GREEN BAY – Mike McCarthy often has referred to the short break following a late-season Thursday game as a “mini-bye.”

With 10 days between games, he customarily has given his players the weekend off prior to their next contest, and they’ve made a habit of putting the extra rest, recovery and preparation time to good use. Doing so again would set up the Packers for another playoff run in January.

“It’s good,” veteran receiver James Jones said of the chance, physically first and foremost, to gear up for the stretch run.

“Anytime you can get a chance to get your bodies back, especially in a long season like this, especially going into December and into the playoffs, any extra days you can get, it’s a plus. Much-needed.”

Four times in McCarthy’s tenure, the Packers have played a late-season Thursday game, either on Thanksgiving and/or the week after, and following each one they’ve displayed a strong finishing kick.

They’ve never lost more than one regular-season game after a “mini-bye,” going 3-1 in 2007, 4-1 in both ’09 and ’11, and then 3-1 again in ’13.

Two years ago, that included two straight wins without an injured QB Aaron Rodgers, which speaks to the value of a late-season break as much as anything. The Packers hadn’t won any of five games without Rodgers prior to that breather.

What’s more, McCarthy’s teams have always done well in any games at the end of a 10- or 11-day interim, regardless of when they occur in the season. The Packers are 8-1 in such games, the only loss being the “Fail Mary” in Seattle back on a Monday night in September of 2012.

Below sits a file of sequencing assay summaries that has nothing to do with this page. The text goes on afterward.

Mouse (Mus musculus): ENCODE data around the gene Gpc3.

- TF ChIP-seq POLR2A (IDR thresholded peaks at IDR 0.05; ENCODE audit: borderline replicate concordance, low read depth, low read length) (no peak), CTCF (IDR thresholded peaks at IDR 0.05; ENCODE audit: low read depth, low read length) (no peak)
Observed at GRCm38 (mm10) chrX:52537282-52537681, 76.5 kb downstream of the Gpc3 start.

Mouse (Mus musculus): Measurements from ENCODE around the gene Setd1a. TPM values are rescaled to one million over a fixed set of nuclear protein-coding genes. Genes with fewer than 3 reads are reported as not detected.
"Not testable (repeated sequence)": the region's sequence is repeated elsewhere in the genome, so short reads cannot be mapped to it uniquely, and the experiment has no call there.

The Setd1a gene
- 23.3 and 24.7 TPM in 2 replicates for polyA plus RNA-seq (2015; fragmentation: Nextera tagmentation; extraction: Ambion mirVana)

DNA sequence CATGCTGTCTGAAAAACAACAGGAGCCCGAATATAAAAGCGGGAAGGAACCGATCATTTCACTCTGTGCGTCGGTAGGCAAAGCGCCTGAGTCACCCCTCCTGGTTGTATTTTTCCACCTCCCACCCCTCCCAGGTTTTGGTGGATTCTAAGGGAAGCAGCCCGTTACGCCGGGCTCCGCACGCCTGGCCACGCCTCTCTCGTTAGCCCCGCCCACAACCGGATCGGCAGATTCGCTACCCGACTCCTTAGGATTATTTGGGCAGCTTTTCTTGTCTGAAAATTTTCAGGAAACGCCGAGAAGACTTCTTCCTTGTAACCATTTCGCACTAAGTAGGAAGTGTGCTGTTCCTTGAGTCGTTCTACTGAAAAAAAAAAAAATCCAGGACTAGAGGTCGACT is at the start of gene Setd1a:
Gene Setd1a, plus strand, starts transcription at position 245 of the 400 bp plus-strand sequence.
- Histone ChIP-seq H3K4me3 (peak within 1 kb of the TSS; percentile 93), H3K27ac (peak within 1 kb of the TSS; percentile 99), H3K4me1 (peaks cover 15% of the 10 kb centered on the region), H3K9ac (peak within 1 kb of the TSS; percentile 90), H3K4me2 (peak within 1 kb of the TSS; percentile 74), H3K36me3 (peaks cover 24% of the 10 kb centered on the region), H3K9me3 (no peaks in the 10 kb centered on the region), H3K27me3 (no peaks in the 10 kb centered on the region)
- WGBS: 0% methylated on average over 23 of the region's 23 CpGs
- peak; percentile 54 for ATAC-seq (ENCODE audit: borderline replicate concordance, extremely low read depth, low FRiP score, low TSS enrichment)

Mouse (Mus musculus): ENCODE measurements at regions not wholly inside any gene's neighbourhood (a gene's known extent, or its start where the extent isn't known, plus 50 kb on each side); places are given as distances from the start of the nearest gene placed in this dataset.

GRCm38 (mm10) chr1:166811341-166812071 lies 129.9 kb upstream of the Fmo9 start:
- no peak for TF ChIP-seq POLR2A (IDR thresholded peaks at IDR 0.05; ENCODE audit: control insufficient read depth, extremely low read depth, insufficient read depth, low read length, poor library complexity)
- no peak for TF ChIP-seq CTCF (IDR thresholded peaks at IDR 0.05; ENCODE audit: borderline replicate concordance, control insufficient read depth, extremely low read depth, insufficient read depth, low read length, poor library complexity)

Also in the Packers’ favor this Sunday is that the Cowboys are on a short week following a Monday night road game, though Dallas is coming off an 11-day window of their own the previous week after playing on Thanksgiving.

In any event, the biggest factor in a late-season run is a team’s health, and it’s no accident McCarthy referenced that this week in the same press conference he talked about December being “big-time football.”

As Jones noted, any chance for players to take a break is welcome. Young players still more accustomed to a 12-game college schedule can prepare for a final push, while older players can shake off the aches and pains that linger longer with each passing year.

The Packers’ offensive line needed the recuperation time the most. It appears the unit will have at least four-fifths of its starters intact for Sunday’s game – JC Tretter will still be needed to fill in for Corey Linsley at center – after playing a snap last week in Detroit with only one starter. Long snapper Brett Goode was the next man in.

A potential full-blown crisis was averted, though, and if the team can get and stay healthy, another solid closing month would mitigate the impact of the trying six-game stretch just completed. Hail Mary or not, the last six weeks featured more struggles than the Packers have experienced since Rodgers’ first season as a starter, in 2008, which also happens to be Green Bay’s last playoff-less season.

“Hopefully, the reason for that is you have a bunch of senior leaders who understand what it takes to win a Super Bowl,” linebacker Clay Matthews said of the team’s track record of finishing strong. “You need to be playing your best ball and carry that momentum into the playoffs.

“We gave up a few (games), made the road that much more difficult for us moving forward, but we have the opportunity in front of us to get some big wins and at the same time set us up nicely for the postseason. It starts this weekend.”

Click here for all Packers-Cowboys preview coverage